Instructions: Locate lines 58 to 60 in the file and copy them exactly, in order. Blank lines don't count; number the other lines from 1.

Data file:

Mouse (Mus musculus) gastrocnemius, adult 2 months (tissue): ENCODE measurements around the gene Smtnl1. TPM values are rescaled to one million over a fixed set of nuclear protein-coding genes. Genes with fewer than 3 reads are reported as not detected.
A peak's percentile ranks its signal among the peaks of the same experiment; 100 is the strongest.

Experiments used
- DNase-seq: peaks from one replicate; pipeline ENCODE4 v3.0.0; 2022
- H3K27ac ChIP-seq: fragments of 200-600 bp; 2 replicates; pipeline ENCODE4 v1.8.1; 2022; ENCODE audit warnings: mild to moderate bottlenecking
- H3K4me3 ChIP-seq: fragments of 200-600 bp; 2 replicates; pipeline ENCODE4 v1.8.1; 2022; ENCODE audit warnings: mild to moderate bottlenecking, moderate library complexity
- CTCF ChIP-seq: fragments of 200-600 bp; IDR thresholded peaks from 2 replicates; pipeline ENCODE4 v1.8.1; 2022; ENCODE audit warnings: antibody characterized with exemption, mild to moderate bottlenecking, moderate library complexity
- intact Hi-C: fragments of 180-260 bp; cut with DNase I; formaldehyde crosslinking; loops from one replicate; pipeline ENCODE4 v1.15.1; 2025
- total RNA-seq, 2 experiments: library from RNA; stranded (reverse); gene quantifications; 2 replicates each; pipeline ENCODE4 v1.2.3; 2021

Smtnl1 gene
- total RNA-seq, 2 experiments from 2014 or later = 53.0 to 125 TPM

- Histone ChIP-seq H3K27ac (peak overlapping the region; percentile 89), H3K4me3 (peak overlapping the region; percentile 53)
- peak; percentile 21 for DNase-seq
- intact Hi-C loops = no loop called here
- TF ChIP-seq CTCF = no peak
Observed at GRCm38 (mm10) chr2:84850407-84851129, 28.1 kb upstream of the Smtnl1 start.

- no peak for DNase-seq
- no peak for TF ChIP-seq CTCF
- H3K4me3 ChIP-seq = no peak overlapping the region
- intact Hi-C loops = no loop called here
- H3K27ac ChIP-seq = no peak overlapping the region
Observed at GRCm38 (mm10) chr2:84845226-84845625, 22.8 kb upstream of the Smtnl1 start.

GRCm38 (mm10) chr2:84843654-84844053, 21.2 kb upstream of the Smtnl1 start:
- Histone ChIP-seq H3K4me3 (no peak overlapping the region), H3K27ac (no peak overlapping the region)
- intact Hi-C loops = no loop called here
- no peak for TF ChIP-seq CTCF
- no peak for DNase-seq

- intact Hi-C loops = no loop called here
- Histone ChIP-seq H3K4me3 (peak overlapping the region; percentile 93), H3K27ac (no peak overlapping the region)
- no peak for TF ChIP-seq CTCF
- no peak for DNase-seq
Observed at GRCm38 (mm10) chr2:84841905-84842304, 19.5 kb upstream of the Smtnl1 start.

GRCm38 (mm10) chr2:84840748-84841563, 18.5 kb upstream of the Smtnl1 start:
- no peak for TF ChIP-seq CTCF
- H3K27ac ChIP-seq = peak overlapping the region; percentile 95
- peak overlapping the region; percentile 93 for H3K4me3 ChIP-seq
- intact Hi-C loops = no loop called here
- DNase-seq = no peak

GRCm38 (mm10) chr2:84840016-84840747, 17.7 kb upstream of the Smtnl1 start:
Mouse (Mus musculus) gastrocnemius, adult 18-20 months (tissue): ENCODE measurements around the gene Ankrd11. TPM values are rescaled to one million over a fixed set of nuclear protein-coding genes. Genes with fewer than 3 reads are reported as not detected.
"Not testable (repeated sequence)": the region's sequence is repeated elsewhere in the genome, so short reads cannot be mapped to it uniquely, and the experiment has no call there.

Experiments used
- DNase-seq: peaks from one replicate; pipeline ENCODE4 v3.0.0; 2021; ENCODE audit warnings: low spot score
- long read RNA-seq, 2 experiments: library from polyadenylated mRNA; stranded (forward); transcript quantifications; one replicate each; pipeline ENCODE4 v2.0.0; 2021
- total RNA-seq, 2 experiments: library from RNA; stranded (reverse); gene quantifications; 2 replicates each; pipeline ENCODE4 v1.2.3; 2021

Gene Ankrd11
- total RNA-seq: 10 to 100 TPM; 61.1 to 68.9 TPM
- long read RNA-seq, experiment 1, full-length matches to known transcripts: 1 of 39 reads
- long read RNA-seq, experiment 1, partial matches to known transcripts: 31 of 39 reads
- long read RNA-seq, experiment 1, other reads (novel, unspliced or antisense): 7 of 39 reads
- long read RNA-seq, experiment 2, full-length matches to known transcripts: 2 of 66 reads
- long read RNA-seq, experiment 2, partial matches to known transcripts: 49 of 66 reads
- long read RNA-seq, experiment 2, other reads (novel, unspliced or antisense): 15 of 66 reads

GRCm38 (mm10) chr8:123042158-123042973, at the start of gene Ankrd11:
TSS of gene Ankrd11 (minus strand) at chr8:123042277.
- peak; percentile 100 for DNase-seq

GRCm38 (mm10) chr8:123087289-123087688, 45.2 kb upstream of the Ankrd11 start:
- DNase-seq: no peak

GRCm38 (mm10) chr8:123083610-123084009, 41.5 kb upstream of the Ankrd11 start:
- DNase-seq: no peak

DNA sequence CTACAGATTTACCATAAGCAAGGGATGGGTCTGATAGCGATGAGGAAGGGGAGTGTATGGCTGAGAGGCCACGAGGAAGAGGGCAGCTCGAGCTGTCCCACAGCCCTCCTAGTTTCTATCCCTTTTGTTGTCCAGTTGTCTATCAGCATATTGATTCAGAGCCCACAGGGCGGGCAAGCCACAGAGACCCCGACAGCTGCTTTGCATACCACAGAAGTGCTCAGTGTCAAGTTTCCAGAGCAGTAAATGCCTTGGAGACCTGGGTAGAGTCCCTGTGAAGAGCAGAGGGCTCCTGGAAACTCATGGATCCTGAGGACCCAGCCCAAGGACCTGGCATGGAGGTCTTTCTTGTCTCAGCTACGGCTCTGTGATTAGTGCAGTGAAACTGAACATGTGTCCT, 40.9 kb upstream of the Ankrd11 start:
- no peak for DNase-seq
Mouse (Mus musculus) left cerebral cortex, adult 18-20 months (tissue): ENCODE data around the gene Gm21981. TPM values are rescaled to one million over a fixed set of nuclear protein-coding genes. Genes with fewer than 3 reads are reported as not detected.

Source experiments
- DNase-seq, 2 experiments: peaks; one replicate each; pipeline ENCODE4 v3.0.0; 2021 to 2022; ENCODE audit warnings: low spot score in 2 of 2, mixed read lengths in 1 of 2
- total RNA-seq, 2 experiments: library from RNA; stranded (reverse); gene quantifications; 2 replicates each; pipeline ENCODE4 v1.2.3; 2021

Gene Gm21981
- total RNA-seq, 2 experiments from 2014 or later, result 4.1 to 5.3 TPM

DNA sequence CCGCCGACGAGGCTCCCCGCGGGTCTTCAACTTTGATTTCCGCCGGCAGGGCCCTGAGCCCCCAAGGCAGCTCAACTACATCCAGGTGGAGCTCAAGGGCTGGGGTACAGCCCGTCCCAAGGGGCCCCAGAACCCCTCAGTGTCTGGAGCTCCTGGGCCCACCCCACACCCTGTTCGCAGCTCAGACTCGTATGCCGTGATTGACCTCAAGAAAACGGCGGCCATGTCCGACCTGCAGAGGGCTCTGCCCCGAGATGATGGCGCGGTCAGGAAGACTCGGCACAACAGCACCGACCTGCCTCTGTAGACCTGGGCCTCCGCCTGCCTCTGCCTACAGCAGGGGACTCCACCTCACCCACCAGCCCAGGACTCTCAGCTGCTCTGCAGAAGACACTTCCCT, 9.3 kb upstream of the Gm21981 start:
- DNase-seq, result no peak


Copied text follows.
- DNase-seq: no peak

GRCm38 (mm10) chr8:123083610-123084009, 41.5 kb upstream of the Ankrd11 start:
- DNase-seq: no peak